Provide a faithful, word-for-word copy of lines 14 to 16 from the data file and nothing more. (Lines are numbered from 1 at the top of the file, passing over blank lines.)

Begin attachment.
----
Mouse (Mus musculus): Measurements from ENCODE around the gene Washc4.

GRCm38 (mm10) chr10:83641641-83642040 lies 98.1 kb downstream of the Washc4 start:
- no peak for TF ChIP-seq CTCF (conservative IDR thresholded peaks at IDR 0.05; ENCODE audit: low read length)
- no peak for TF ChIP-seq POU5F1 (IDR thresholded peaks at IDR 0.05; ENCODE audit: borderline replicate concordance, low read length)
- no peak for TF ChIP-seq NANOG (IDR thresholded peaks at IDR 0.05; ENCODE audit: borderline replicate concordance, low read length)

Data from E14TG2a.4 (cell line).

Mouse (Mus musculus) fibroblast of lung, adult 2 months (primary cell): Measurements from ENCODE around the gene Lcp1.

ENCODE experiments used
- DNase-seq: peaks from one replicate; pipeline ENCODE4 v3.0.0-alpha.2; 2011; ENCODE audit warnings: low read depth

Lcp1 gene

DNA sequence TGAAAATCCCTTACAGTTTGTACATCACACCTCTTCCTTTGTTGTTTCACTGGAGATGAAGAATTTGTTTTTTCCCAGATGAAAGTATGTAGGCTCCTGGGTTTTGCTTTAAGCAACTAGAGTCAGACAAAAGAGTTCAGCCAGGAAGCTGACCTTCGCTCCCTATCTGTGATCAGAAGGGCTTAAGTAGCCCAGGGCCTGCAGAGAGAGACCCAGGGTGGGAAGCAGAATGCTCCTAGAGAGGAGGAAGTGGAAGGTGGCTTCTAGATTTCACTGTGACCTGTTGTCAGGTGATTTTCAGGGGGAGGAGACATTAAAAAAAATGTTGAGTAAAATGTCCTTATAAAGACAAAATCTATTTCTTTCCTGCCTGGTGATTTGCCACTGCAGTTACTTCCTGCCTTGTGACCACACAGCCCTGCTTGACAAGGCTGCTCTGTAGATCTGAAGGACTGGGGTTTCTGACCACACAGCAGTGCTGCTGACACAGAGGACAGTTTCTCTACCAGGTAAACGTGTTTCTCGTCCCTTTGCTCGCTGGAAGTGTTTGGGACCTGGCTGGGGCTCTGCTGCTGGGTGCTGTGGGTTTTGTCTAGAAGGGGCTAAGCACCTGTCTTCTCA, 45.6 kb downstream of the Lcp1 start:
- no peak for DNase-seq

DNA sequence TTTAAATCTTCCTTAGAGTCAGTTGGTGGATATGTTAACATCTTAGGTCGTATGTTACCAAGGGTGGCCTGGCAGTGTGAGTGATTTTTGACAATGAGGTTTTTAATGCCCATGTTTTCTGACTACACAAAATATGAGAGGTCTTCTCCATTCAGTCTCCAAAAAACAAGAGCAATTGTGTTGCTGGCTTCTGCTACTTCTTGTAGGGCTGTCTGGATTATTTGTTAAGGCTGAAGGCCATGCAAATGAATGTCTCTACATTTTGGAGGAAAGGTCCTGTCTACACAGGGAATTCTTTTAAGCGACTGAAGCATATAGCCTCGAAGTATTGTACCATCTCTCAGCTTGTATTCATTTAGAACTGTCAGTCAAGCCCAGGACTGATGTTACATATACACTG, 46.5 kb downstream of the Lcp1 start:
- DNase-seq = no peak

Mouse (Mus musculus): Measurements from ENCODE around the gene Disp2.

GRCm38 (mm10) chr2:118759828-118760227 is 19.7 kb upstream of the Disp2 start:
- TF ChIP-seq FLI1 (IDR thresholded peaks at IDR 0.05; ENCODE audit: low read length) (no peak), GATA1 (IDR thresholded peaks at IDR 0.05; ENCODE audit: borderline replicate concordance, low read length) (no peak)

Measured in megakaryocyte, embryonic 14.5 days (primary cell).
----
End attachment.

- DNase-seq = no peak

Mouse (Mus musculus): Measurements from ENCODE around the gene Disp2.

GRCm38 (mm10) chr2:118759828-118760227 is 19.7 kb upstream of the Disp2 start: